Thursday 30 September 2010

The sadness of old age

This week, I visited my uncle in the nursing home where he is now a resident. It's a nice enough place, the staff are kind, and the care perfectly adequate. But I find these visits hugely sad. My uncle - David - is 93 (he keeps telling me he's 100, and that's probably the way he feels), and terribly confused. I have no idea what goes on in his head, but he seems to drift from one world to another, as though through a series of diconnected dreams. Some of these are sad, some not so bad. Sometimes he's chairing a committee (he's chaired a lot of committees in his time), or staying in a hotel, and at others he seems lost, and begs to be taken home.

He knows that he knows me, and enjoys a big hug (perhaps the only language he can now fully understand), but not always who I am. Thus, sometimes I'm my mother (his sister), older than he but long-dead, and he reminisces about how I used to take him on outings from his boarding school. At other times, I'm myself, or someone completly different. His hearing is all but gone, making his world even lonelier than it would otherwise be.

This is a common situation. There are thousands of elderly confused people, living out their last days in institutions. I have nursed some of them. But I find it quite heartbreaking, watching this vital, energetic, highly successful man reduced to confusion and incontinenece and (often) sheer bewilderment. Twice,he has nearly died, only to be rescued by antibiotics. Pneumonia used to be called "the old man's friend", and with good reason, but not any more. We may have defeated pneumonia (often), but not the wretched half-life that so many of its survivors lead towards the end of their lives.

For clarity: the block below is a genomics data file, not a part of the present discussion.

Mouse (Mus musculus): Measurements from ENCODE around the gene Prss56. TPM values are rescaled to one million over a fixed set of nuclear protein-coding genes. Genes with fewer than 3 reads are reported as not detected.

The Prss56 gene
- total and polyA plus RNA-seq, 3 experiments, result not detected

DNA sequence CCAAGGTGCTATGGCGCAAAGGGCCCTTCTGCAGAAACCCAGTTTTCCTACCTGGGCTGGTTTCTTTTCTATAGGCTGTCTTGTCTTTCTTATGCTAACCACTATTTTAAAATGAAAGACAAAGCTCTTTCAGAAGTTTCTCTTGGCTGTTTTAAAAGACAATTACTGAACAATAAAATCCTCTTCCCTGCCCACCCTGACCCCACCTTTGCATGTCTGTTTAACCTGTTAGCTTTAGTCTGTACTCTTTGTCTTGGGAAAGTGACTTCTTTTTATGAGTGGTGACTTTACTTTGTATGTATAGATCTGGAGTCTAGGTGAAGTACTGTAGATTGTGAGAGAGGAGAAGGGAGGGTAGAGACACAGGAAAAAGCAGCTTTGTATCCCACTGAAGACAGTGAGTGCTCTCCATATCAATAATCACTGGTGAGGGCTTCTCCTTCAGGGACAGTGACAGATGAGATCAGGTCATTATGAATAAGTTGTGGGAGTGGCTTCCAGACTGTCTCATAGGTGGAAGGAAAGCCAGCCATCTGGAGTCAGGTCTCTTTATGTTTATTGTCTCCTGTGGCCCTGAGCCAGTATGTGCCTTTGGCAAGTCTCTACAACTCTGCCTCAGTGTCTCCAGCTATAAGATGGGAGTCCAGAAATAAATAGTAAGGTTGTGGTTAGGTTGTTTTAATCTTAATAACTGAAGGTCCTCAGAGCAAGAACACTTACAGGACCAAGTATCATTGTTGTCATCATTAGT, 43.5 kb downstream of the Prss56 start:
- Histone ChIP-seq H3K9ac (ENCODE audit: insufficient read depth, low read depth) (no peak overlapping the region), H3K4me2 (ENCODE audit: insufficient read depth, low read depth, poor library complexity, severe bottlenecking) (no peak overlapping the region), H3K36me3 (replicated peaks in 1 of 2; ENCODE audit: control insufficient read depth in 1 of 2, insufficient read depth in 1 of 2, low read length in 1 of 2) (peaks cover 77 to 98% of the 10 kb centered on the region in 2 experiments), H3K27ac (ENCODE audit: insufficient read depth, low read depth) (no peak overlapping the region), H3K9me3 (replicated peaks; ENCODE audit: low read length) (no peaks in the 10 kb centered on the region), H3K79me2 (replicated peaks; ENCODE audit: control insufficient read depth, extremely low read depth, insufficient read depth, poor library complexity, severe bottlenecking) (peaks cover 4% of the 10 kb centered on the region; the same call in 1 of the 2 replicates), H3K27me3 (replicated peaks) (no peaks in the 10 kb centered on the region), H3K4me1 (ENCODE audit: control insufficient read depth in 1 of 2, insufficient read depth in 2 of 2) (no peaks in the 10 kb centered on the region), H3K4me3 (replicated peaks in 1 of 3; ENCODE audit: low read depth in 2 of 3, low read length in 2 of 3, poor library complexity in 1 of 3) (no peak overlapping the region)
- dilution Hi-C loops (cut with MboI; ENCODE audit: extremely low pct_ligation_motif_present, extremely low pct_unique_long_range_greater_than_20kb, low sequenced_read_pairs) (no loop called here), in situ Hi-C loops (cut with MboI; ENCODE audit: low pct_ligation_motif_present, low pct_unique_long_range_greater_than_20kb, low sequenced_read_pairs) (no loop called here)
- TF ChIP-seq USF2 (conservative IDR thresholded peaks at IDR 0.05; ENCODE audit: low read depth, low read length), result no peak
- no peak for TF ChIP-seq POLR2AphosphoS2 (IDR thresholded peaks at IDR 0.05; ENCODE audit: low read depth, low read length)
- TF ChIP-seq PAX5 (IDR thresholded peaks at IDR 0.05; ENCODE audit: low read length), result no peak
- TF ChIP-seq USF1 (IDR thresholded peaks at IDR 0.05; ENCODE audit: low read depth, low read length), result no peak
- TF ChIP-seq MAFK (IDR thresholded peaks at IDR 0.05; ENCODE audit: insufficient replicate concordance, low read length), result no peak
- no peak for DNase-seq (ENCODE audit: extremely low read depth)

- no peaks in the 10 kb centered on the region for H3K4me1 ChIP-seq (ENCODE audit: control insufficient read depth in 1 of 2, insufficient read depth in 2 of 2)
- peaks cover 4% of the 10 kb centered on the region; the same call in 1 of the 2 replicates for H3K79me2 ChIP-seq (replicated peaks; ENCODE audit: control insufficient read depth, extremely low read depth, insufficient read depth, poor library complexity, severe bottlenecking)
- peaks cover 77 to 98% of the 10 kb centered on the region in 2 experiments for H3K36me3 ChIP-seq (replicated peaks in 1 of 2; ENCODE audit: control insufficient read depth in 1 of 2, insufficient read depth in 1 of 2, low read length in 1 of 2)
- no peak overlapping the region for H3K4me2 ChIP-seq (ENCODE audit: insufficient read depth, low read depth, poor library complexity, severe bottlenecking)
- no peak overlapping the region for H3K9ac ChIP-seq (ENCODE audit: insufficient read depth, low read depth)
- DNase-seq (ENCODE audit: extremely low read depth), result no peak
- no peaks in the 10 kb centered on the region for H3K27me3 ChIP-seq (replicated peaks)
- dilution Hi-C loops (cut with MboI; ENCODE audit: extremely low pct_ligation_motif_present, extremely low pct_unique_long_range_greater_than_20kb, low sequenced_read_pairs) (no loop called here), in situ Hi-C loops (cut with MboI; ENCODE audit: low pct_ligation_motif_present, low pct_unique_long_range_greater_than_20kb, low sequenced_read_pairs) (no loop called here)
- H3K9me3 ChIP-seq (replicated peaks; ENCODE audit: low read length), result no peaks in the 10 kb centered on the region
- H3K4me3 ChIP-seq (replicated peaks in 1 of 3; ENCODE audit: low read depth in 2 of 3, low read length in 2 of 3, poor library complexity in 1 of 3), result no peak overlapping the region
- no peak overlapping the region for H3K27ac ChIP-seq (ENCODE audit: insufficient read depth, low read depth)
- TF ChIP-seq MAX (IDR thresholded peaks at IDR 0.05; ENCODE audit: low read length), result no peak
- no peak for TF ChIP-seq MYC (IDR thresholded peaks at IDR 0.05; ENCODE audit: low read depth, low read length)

So I shall continue to visit David; to write him messages in thick marker pen in the hope of getting some kind of message through to him, and to give him hugs. And to hope that his ordeal will come to a peaceful end sooner rather than later.


  1. And yet you think your writing makes you selfish...

    Once again impressed by how active your caring is, Frances. :)

  2. I don't think I'm nearly as nice as you imagine, Nevets! But thanks, anyway.

  3. At least there is still someone who cares about him, Frances. I'm sure a lot of the other old folk aren't so lucky.

  4. The Royal Liverpool let pneumonia carry my dad off. At the time, I was very angry, but looking back, I think they did the right thing, as he had lung cancer. It's very sad. An elderly friend of mine, 82, is at her wits' end trying to cope with her husband who has dementia and can no longer talk. I feel sure your uncle can pick up your caring, interested vibes. Great that you still visit him.

  5. So sad Frances. Poor man. Old age is so much crueller than it needs to be. But lovely he has someone who cares.

  6. Thanks for your comments, everyone. Hydra - I had to make that decision (not to treat pneumonia) for both my parents, and have never regretted it. Nowadays, things aren't so straightforward, what with risks of litigation etc. My uncle does have an adoring housekeeper, who visits him several times a week, so that's good (although she and I don't agree about treatment/resuscitation issues, which can be tricky).

    I think the saddest thing for him is that he has no children of his own. His only son died soon after birth. (Gosh - this has been a miserable post. Sorry, folks!)